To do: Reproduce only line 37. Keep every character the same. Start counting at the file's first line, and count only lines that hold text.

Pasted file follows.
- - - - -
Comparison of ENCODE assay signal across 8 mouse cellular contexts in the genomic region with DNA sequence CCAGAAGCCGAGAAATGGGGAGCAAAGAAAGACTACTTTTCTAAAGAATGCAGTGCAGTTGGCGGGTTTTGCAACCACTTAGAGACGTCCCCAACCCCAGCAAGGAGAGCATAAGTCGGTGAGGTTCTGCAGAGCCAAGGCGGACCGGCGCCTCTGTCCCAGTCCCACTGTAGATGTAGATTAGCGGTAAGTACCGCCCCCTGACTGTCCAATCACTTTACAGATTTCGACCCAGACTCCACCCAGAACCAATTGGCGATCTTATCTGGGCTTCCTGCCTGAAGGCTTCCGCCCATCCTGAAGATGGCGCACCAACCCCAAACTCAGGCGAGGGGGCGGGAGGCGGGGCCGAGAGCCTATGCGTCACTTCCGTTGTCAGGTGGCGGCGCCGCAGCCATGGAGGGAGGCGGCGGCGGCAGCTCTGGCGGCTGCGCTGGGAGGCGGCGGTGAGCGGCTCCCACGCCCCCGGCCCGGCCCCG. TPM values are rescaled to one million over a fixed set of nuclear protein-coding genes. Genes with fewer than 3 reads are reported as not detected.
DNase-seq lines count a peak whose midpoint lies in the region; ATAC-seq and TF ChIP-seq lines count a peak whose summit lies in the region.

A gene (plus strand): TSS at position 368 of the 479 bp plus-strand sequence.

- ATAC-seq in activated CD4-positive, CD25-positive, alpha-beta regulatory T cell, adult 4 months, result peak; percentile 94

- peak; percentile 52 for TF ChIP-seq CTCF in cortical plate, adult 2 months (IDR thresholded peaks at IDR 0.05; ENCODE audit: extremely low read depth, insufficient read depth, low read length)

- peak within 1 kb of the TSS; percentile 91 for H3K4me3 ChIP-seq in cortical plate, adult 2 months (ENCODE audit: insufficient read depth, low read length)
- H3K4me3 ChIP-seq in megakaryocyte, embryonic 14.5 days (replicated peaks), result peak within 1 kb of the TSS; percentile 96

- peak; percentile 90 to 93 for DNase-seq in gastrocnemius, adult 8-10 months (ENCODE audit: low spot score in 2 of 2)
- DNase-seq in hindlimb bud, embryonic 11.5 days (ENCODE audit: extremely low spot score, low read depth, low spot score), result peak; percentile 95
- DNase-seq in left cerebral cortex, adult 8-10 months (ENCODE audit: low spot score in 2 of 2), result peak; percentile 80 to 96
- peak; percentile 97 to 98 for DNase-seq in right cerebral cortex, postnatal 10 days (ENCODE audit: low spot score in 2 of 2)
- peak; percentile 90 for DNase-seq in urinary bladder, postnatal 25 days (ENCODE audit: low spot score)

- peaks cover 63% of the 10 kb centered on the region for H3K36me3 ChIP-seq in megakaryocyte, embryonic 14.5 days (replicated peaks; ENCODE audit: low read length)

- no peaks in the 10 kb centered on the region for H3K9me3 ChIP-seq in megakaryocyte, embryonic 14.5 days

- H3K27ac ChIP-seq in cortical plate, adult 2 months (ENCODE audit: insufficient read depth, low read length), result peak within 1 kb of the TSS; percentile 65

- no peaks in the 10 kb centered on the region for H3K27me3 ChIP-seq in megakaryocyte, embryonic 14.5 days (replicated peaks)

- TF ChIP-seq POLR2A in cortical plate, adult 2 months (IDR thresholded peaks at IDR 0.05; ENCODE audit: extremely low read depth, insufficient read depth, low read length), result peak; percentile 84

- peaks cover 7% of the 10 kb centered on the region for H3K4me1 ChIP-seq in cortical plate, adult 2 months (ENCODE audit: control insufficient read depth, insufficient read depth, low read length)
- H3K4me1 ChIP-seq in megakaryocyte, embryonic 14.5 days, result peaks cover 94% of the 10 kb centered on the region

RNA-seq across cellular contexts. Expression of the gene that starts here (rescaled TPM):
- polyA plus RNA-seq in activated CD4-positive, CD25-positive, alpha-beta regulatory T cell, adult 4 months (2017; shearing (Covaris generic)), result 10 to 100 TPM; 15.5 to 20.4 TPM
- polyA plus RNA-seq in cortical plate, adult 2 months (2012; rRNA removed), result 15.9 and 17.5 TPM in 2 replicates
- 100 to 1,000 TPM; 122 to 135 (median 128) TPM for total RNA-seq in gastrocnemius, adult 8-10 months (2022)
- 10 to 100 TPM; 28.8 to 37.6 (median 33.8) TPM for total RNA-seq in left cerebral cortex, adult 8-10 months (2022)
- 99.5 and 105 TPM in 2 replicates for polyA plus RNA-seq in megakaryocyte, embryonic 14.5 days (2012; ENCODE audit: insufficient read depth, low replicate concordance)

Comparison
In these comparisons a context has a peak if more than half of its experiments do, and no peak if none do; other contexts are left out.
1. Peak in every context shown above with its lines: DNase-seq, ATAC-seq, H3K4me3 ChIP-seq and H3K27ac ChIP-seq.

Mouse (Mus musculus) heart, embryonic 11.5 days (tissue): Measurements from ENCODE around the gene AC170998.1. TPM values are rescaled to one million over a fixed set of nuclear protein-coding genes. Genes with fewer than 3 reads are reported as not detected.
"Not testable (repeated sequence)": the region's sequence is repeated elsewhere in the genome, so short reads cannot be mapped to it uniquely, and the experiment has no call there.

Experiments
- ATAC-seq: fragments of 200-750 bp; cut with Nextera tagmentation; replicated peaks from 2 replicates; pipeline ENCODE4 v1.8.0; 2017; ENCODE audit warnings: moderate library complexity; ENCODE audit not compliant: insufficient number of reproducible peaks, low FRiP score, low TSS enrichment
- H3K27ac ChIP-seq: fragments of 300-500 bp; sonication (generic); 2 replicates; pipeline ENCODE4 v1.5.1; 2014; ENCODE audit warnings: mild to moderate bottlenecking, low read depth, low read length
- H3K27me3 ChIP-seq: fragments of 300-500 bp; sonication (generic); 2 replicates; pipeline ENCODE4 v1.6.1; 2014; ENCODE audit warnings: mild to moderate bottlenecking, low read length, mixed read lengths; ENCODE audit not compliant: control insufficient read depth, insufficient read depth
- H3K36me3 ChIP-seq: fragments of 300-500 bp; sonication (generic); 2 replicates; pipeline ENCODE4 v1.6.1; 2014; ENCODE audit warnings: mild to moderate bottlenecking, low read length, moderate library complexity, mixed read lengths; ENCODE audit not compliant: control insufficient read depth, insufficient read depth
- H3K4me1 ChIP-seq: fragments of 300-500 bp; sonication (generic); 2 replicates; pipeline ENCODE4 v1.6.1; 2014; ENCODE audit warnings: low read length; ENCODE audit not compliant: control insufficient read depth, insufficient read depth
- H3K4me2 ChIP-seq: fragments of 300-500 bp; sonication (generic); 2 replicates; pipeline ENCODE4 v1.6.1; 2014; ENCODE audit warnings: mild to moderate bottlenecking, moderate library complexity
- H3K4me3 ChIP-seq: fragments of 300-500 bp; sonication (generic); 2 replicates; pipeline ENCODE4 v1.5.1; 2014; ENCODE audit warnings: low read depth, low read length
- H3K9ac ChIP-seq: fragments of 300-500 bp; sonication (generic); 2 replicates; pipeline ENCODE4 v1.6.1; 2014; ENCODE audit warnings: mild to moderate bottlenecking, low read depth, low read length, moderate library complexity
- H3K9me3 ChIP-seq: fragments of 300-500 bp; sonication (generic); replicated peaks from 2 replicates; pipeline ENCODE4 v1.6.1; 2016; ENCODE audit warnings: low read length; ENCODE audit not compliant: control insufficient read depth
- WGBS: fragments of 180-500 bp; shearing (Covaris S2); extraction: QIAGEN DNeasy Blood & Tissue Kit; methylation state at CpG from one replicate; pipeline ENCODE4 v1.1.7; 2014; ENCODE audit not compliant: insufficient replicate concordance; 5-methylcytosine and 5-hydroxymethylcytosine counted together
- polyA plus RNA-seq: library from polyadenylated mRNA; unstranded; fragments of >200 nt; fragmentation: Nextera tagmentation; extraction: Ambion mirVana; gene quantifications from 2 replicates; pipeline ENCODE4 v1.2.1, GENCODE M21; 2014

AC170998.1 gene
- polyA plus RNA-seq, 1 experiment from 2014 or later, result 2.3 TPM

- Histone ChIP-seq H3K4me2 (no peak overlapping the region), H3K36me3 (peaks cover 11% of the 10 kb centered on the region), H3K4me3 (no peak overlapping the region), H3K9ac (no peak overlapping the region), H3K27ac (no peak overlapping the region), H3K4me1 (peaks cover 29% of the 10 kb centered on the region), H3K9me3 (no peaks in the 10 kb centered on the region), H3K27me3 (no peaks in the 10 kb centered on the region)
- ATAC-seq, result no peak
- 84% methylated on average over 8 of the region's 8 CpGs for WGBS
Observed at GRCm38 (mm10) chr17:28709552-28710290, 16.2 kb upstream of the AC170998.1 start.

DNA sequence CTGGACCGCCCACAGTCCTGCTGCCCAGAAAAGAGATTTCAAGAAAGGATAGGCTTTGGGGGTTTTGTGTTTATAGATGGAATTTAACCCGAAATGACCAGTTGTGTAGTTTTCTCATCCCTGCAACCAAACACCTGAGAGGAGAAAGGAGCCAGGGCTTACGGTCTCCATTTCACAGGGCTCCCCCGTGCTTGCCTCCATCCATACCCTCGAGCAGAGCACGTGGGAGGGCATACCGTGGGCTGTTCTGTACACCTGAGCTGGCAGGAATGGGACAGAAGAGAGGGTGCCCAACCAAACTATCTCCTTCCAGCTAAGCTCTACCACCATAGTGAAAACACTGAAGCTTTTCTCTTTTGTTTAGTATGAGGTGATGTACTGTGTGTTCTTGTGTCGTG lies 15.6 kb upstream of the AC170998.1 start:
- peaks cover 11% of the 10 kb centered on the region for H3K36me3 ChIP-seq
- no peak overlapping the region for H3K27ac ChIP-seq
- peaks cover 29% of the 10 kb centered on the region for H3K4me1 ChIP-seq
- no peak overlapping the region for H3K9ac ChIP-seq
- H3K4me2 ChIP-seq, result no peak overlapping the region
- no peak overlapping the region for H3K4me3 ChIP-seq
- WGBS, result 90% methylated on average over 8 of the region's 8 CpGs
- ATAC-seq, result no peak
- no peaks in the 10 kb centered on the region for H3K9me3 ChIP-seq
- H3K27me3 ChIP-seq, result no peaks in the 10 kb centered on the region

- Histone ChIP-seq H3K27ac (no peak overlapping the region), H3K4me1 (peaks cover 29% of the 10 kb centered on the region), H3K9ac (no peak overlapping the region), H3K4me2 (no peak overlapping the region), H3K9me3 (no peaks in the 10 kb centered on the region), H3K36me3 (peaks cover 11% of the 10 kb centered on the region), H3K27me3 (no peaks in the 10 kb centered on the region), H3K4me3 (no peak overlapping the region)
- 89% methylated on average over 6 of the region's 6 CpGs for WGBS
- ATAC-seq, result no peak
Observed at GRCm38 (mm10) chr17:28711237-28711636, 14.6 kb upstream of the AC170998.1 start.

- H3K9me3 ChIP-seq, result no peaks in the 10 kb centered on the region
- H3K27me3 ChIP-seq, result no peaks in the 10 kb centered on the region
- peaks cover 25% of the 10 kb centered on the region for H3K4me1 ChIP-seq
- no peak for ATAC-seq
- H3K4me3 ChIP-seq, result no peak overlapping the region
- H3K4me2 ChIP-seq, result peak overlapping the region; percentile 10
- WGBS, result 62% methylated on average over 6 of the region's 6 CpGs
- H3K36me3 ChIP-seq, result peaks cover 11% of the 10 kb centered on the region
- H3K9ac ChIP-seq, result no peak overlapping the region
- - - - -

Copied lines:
- H3K4me2 ChIP-seq: fragments of 300-500 bp; sonication (generic); 2 replicates; pipeline ENCODE4 v1.6.1; 2014; ENCODE audit warnings: mild to moderate bottlenecking, moderate library complexity